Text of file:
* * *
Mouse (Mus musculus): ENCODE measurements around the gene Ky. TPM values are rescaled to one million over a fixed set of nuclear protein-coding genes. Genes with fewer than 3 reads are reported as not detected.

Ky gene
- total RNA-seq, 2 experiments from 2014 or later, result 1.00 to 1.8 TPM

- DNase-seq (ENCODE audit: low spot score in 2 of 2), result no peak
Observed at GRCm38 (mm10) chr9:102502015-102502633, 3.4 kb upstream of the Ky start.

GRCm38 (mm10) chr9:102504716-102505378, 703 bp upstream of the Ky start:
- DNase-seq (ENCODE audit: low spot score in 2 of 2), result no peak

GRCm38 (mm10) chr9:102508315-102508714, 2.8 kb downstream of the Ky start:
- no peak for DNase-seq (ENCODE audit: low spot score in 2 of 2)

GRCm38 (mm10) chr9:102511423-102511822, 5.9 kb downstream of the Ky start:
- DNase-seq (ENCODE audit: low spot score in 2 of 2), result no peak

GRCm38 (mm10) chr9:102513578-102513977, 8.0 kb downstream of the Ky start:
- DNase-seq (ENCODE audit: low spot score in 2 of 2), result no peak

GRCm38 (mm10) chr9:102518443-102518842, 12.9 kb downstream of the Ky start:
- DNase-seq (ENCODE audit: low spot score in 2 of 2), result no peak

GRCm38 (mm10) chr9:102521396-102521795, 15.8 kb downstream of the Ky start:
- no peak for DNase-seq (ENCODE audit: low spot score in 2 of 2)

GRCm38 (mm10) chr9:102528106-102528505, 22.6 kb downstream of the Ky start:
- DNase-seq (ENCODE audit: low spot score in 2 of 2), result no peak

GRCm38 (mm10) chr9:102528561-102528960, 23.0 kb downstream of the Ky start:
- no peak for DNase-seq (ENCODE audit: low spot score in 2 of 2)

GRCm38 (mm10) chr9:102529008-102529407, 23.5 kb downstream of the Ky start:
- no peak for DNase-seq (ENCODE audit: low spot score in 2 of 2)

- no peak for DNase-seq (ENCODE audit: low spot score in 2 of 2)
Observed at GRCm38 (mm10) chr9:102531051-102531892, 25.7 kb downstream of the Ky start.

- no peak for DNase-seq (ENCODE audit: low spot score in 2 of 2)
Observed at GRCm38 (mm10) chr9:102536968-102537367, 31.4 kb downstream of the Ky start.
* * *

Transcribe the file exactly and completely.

Mouse (Mus musculus): ENCODE measurements around the gene Ky. TPM values are rescaled to one million over a fixed set of nuclear protein-coding genes. Genes with fewer than 3 reads are reported as not detected.

Ky gene
- total RNA-seq, 2 experiments from 2014 or later, result 1.00 to 1.8 TPM

- DNase-seq (ENCODE audit: low spot score in 2 of 2), result no peak
Observed at GRCm38 (mm10) chr9:102502015-102502633, 3.4 kb upstream of the Ky start.

GRCm38 (mm10) chr9:102504716-102505378, 703 bp upstream of the Ky start:
- DNase-seq (ENCODE audit: low spot score in 2 of 2), result no peak

GRCm38 (mm10) chr9:102508315-102508714, 2.8 kb downstream of the Ky start:
- no peak for DNase-seq (ENCODE audit: low spot score in 2 of 2)

GRCm38 (mm10) chr9:102511423-102511822, 5.9 kb downstream of the Ky start:
- DNase-seq (ENCODE audit: low spot score in 2 of 2), result no peak

GRCm38 (mm10) chr9:102513578-102513977, 8.0 kb downstream of the Ky start:
- DNase-seq (ENCODE audit: low spot score in 2 of 2), result no peak

GRCm38 (mm10) chr9:102518443-102518842, 12.9 kb downstream of the Ky start:
- DNase-seq (ENCODE audit: low spot score in 2 of 2), result no peak

GRCm38 (mm10) chr9:102521396-102521795, 15.8 kb downstream of the Ky start:
- no peak for DNase-seq (ENCODE audit: low spot score in 2 of 2)

GRCm38 (mm10) chr9:102528106-102528505, 22.6 kb downstream of the Ky start:
- DNase-seq (ENCODE audit: low spot score in 2 of 2), result no peak

GRCm38 (mm10) chr9:102528561-102528960, 23.0 kb downstream of the Ky start:
- no peak for DNase-seq (ENCODE audit: low spot score in 2 of 2)

GRCm38 (mm10) chr9:102529008-102529407, 23.5 kb downstream of the Ky start:
- no peak for DNase-seq (ENCODE audit: low spot score in 2 of 2)

- no peak for DNase-seq (ENCODE audit: low spot score in 2 of 2)
Observed at GRCm38 (mm10) chr9:102531051-102531892, 25.7 kb downstream of the Ky start.

- no peak for DNase-seq (ENCODE audit: low spot score in 2 of 2)
Observed at GRCm38 (mm10) chr9:102536968-102537367, 31.4 kb downstream of the Ky start.